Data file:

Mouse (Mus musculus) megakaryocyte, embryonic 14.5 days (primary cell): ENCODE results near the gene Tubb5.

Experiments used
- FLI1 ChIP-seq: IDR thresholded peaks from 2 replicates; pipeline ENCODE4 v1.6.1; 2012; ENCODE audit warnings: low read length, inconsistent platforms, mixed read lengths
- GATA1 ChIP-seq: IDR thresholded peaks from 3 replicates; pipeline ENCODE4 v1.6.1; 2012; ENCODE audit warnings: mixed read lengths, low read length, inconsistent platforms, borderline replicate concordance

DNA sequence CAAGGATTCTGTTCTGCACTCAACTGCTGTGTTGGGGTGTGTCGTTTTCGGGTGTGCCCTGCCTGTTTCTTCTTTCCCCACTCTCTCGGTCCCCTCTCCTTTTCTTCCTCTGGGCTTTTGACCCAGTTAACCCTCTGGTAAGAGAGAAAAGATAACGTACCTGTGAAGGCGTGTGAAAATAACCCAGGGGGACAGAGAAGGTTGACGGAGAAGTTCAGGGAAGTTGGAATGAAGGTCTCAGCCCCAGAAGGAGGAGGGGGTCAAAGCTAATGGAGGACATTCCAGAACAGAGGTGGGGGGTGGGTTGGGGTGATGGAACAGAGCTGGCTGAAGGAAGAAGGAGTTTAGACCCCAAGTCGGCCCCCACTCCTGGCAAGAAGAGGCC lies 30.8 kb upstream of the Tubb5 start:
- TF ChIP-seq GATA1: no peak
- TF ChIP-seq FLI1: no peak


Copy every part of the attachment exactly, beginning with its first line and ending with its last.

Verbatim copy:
Mouse (Mus musculus) megakaryocyte, embryonic 14.5 days (primary cell): ENCODE results near the gene Tubb5.

Experiments used
- FLI1 ChIP-seq: IDR thresholded peaks from 2 replicates; pipeline ENCODE4 v1.6.1; 2012; ENCODE audit warnings: low read length, inconsistent platforms, mixed read lengths
- GATA1 ChIP-seq: IDR thresholded peaks from 3 replicates; pipeline ENCODE4 v1.6.1; 2012; ENCODE audit warnings: mixed read lengths, low read length, inconsistent platforms, borderline replicate concordance

DNA sequence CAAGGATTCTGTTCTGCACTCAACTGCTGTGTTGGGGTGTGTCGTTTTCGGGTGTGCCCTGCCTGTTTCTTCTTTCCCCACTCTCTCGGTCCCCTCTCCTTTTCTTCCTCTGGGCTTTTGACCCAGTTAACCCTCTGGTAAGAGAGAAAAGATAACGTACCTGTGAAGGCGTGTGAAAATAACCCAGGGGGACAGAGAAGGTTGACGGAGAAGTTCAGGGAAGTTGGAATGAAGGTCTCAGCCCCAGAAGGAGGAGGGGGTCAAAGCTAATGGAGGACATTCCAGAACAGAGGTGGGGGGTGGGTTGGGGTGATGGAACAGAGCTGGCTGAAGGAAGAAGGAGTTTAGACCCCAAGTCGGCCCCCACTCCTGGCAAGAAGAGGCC lies 30.8 kb upstream of the Tubb5 start:
- TF ChIP-seq GATA1: no peak
- TF ChIP-seq FLI1: no peak